Bettman Pride Cup 1

TORONTO -- The smile on Kris Hamill’s face shined brighter than the rainbow-hued trophy he hoisted above his head.

Hamill’s Team White had just defeated Team Blue 6-2 to win the inaugural NHL All-Star Pride Cup presented by Scotiabank Pride Cup ball hockey game at the 2024 Hyundai NHL Fan Fest on Saturday as part of NHL All-Star Weekend.

“I’m just so happy to be a part of this tournament, it’s been an amazing time and I’m just so glad the NHL made space for us,” said Hamill, a 23-year-old goalie from Mississauga, Ontario. “I’ve been looking forward to this for so long and it’s just so exciting.”

The game showcased players from the Toronto Gay Hockey Association, one of the largest LGBTQ+ hockey associations in the world. Team White was coached by Professional Women’s Hockey League executive director Brian Burke, the former NHL team executive whose late son, Brendan, came out in 2009 as a manager of the Miami University (Ohio) hockey team. Team Blue was guided by NHL Director of Social Impact, Growth and Fan Development Andrew Ference and assisted by Hockey Hall of Fame forward Angela James. Dre Barone, the first openly gay man to officiate an American Hockey League game, was referee.

Team White and Team Blue were fortified by welcome ringers from the PWHL -- Emily Clark and Emerence Maschmeyer of Ottawa, Erin Ambrose of Montreal and Alex Carpenter of New York. 

“We’re part of the NHL All-Star Weekend, which is a tremendous example of inclusiveness,” TGHA commissioner Shane Hobson said. “It’s a stacked day and we’re playing ball hockey in a fantastic venue.”

Pride Cup 2

After the game, NHL Commissioner Gary Bettman presented the Pride Cup and a $25,000 check to the Toronto Gay Hockey Association.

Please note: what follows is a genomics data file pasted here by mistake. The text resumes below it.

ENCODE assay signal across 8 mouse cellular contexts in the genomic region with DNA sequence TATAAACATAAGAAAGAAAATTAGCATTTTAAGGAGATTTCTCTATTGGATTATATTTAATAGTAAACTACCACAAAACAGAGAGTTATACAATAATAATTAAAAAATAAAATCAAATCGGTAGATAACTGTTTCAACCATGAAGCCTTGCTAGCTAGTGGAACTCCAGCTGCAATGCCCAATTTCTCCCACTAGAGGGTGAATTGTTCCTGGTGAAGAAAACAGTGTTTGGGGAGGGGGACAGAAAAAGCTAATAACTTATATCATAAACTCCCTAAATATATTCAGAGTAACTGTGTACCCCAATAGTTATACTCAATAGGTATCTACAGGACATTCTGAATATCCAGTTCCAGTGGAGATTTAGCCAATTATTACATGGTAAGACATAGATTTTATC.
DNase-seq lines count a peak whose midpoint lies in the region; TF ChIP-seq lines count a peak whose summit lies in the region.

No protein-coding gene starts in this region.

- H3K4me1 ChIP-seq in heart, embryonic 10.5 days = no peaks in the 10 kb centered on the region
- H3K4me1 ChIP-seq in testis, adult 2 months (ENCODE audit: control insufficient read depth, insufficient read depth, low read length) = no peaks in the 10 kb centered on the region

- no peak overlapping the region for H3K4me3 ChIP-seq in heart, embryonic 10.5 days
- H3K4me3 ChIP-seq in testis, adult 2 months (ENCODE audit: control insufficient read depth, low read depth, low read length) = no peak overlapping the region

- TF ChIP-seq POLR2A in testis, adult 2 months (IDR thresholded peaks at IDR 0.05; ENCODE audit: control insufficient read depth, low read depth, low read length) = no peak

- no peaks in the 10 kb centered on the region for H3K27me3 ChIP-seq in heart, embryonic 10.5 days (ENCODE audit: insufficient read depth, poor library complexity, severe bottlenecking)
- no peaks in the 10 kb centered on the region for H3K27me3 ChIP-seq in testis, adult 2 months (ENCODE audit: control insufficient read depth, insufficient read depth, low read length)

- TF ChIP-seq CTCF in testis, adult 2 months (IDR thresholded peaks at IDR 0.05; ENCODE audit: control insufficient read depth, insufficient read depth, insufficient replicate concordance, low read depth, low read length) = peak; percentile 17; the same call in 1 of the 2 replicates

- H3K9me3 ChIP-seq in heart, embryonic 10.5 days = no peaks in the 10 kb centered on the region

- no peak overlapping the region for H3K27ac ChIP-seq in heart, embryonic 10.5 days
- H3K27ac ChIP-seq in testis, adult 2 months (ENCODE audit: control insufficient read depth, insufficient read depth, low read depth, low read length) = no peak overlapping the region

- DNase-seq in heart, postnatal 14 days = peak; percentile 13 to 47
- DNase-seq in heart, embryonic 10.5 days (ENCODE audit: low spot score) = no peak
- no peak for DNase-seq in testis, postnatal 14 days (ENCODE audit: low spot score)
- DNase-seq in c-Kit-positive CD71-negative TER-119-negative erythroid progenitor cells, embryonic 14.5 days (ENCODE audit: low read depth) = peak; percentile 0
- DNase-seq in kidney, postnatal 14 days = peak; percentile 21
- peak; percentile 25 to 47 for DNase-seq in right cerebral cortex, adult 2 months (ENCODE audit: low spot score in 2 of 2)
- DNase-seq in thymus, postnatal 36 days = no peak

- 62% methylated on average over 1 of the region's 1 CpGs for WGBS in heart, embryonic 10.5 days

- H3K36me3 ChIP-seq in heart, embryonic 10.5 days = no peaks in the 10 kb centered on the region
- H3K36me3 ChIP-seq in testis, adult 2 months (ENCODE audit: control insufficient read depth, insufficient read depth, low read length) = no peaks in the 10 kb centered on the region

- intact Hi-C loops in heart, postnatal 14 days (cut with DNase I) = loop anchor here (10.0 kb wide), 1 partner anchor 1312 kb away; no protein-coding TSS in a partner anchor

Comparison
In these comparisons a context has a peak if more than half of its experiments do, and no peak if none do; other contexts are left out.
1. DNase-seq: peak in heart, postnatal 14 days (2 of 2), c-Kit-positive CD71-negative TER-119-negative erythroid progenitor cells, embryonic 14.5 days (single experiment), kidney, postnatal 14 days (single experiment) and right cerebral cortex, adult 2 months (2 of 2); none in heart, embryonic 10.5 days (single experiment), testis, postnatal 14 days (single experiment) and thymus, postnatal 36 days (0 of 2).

“For me, this is about showing the work that we do every day,” said Kim Davis, NHL senior executive vice president, social impact, growth & legislative affairs. “Today’s tournament is a manifestation of all the work that goes on day in and day out that we include every aspect of society, and everyone that loves our sport and everyone that wants to love our sport.”

The Pride Cup coincided with the eighth anniversary of Pride Tape, the rainbow-colored hockey tape that was created to show support of the LGBTQ+ community’s quest for inclusion and acceptance in the sport and society.

All the Pride Cup players had their sticks wrapped with the colorful adhesive. The tape has been embraced by many NHL players and its popularity has spread to other sports worldwide.

“Never thought we’d be here at the NHL-All Star Game,” said Kristopher Wells, Pride Tape’s co-founder. “Our vision was to make the tape and if we could get it on one stick, it would help to share the message, that was the goal.

“We like to say, ‘We just make tape, it’s the people that make it powerful.' The power in Pride Tape is not in wrapping your stick, it’s in the conversation that it enables. Because it’s through conversation that education and change is possible.”